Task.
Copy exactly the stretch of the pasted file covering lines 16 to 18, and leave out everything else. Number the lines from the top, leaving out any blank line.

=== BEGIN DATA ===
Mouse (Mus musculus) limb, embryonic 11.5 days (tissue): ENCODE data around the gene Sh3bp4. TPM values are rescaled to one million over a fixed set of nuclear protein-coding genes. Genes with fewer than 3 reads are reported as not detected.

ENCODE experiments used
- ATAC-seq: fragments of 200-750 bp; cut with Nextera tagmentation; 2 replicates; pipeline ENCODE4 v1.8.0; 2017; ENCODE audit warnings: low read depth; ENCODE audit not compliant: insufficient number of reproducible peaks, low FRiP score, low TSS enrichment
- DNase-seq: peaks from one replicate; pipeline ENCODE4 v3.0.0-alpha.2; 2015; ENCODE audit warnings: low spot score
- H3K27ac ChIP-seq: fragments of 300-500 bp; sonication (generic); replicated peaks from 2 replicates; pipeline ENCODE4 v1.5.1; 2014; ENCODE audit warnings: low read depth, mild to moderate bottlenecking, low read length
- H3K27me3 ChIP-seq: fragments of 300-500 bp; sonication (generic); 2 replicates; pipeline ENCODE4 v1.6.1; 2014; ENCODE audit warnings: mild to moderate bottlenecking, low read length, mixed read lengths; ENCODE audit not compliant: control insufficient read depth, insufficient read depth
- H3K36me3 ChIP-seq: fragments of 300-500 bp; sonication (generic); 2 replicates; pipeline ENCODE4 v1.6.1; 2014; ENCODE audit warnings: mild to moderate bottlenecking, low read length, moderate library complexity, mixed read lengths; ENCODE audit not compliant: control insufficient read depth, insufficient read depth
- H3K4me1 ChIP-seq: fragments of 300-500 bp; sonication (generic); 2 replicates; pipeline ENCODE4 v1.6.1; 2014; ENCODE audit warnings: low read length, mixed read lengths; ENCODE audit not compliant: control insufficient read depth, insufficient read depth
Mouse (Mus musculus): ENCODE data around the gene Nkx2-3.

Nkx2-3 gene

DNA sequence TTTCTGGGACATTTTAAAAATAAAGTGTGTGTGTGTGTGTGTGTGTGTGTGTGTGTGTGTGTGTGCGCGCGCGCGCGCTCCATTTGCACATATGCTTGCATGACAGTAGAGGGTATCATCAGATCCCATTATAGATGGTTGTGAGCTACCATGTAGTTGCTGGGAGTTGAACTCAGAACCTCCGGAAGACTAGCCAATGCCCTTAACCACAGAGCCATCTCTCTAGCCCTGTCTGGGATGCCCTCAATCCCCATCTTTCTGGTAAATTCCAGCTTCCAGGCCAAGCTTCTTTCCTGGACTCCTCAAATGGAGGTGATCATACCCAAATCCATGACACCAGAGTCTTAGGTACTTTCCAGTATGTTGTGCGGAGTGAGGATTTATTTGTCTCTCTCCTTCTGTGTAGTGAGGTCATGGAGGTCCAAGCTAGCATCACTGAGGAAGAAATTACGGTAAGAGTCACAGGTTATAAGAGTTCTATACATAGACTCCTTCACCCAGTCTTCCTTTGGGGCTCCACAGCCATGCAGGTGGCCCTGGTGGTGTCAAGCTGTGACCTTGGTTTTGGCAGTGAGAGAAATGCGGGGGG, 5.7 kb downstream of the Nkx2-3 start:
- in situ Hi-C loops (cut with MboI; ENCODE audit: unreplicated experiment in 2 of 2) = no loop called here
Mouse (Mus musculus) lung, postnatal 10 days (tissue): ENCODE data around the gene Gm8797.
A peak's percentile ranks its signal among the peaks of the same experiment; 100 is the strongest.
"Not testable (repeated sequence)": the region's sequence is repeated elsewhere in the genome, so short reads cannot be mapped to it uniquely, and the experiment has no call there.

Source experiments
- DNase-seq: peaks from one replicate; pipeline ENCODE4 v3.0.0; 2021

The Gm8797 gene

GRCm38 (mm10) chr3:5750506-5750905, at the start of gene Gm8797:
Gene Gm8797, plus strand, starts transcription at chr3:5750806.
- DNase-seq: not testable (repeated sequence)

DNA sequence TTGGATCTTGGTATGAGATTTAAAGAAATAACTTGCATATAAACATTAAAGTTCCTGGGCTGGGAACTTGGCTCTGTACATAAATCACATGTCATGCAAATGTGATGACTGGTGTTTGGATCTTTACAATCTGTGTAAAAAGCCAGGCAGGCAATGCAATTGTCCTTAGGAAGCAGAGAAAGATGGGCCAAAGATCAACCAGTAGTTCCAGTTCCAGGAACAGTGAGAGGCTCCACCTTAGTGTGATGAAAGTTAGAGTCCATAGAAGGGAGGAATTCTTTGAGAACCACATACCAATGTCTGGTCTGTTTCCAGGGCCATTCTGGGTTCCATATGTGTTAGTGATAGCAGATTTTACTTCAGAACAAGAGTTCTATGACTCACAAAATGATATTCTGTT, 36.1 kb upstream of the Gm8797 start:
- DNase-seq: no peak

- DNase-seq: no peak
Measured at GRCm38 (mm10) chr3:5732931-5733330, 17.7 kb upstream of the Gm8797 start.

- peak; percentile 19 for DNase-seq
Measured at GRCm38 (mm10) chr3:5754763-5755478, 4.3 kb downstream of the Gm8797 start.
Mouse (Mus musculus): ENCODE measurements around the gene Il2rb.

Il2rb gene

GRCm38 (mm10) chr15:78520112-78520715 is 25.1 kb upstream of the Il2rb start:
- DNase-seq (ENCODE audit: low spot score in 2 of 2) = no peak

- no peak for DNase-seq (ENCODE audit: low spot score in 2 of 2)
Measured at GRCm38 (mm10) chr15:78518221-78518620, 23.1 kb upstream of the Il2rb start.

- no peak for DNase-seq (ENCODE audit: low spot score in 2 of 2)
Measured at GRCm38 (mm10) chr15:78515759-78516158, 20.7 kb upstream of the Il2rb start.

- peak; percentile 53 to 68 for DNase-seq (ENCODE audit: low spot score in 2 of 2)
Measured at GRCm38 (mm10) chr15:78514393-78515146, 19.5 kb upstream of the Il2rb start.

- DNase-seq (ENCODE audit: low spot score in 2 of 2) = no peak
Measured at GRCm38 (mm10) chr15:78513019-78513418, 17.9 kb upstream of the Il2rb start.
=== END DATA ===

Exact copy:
Source experiments
- DNase-seq: peaks from one replicate; pipeline ENCODE4 v3.0.0; 2021

The Gm8797 gene